It is often stated that red wines should be served at room temperature. Full stop. That limited advice is perfect if you live in a French chateau with a subterranean cave or wine cellar, but the real-world application is a bit more complicated. Holding your red wine at the suggested serving temperature of 55° F works if you are truly to the manor born or have invested in a specially designed wine cellar or coolers for your home. However, in warmer weather situations without dedicated options, such as a boat, vacation rental, or poolside deck, it’s perfectly fine to do what you can to avoid serving your wine at a temperature that is closer to “body” than “room.”
First off, don’t be afraid to chill your reds. Whether you put them in the refrigerator for an hour or two or the freezer or an ice bucket for 20 minutes, red wines will feel and taste better on the palate if they are cold rather than hot. (If using the refrigerator, feel free to remove the wine 20 minutes before serving.) Heat intensifies the drying and mouth-coating sensations of tannins in warm wine, making it unpleasant to drink. With that in mind, it’s also important to choose varieties that have lighter tannins to begin with and are made in a style that uses a judicious amount of oak rather than dealing it out with a heavy hand. Three good choices are Gamay from Beaujolais, Sangiovese from Tuscany, and Grenache-based blends from the Gigondas appellation in the Rhône Valley.
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The Foillard name is well known to lovers of Cru Beaujolais, especially since Jean Foillard took over the job of tending vines and making wine from his father in 1980. Most his family’s Gamay grapes come from 20- to 70-year-old vines planted in Côte du Py in Morgon. He prefers whole bunch fermentation lasting 3 to 4 weeks to preserve the fruity flavors in his wine. His 2018 Fleurie is brilliant ruby colored with aromas of red currant, strawberry, and a whiff of bramble from the whole bunch fermentation. On the palate there are flavors of ripe red fruits including red plum and red raspberry, bracing minerality, soft, silky tannins, and a bright splash of acidity at the very end.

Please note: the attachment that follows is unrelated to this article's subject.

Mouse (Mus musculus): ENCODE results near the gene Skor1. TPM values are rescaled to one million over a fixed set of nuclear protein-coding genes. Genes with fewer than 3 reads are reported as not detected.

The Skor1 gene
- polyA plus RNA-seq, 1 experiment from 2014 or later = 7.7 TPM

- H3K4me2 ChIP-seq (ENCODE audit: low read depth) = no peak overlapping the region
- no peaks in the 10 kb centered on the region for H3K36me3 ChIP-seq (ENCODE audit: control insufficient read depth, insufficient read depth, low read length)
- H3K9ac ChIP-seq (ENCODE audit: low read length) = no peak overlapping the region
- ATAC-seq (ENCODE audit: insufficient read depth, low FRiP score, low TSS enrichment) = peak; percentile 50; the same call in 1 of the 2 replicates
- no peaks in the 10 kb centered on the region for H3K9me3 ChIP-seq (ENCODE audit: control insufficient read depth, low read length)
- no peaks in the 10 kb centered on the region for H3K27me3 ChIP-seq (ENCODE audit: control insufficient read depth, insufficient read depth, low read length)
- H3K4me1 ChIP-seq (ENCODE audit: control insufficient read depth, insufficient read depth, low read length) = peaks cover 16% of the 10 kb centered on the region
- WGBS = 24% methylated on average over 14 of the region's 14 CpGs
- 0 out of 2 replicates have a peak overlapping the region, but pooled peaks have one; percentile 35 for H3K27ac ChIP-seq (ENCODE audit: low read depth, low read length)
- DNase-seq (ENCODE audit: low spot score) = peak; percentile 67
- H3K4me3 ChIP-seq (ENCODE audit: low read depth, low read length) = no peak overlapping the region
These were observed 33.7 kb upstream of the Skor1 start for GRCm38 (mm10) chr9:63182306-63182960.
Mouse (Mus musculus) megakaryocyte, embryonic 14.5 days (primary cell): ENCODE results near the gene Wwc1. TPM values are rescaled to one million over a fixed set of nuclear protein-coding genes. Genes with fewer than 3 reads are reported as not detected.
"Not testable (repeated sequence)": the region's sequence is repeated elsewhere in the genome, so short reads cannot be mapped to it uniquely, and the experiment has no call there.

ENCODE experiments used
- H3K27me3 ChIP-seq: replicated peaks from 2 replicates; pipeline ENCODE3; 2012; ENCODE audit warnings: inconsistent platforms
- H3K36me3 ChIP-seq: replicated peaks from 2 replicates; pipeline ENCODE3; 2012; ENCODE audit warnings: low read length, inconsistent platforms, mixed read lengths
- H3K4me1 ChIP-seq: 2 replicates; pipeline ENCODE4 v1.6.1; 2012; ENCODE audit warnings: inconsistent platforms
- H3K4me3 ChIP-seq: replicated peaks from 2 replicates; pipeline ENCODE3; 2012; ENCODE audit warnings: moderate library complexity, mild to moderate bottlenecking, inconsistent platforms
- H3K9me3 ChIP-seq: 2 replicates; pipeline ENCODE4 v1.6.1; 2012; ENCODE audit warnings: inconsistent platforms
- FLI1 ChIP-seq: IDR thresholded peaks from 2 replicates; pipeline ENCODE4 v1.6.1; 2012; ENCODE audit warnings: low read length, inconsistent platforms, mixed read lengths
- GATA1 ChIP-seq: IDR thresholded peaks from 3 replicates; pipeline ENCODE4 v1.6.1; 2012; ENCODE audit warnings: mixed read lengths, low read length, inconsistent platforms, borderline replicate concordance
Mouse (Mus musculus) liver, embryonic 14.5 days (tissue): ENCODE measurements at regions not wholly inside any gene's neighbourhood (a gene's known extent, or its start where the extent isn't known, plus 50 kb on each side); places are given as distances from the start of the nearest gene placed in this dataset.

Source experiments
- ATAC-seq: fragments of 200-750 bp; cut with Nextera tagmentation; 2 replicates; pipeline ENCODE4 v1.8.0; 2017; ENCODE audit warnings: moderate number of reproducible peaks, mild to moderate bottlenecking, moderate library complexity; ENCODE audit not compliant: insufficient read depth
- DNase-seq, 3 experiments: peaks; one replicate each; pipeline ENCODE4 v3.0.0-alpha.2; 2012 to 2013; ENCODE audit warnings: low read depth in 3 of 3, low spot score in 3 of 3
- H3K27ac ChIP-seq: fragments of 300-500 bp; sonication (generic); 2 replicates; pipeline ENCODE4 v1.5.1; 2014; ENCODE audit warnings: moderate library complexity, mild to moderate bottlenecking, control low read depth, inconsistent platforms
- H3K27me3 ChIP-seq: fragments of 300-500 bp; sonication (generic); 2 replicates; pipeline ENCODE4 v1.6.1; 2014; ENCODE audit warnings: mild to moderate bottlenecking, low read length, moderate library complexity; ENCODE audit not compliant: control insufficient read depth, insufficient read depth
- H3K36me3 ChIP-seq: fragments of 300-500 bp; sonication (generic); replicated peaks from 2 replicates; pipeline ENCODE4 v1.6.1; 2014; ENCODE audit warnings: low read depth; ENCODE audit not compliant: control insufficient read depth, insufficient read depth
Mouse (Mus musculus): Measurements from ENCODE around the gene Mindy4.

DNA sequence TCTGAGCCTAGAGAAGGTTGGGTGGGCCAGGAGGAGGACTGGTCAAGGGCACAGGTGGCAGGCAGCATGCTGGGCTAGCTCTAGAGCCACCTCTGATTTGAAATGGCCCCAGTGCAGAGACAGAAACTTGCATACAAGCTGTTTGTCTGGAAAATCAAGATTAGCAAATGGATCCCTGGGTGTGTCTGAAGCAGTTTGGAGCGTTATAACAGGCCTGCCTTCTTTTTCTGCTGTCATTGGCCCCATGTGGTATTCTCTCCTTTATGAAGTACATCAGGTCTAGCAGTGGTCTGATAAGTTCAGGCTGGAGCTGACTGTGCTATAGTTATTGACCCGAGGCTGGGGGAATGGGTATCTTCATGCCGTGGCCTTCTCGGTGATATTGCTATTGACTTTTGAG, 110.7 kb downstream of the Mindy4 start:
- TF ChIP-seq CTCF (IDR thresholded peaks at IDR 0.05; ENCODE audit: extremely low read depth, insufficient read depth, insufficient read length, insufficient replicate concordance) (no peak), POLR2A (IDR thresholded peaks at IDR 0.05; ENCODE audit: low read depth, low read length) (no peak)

Vines that produce grapes for this enticing wine come from the slopes of the Colline de Brouilly in the Côte de Brouilly appellation. They are planted in well drained volcanic soils, have an average age of 50 years, and face east and southeast for maximum sun exposure. The grapes are fermented for 13 to 15 days, pressed gently with a pneumatic press, and aged in an assortment of barrels ranging from new to five years old. The wine is then blended and bottled. Cuvée Zaccharie has a bouquet of ripe black currant, blackberry, and brown baking spices and flavors of ripe red and black fruits with a touch of freshly ground black pepper in the finish.
The vineyard at Château du Moulin-à-Vent is a mere 10.43 acres yet boasts granitic soils that are rich in minerals including metals and manganese. It also benefits from a privileged location that gets great sun and cooling from the strong winds that blow through the 80-year-old vines. In 2019 there was an early spring frost that led to a smaller but more concentrated yield. The wine was aged for 12 months in a combination of stainless steel and oak barrels and has aromas of red currant, red raspberry, and crushed violet flowers. The palate opens with flavors of red cherry, red plum, black pepper, and brown baking spices with pleasantly grippy tannins and a note of eucalyptus in the finish.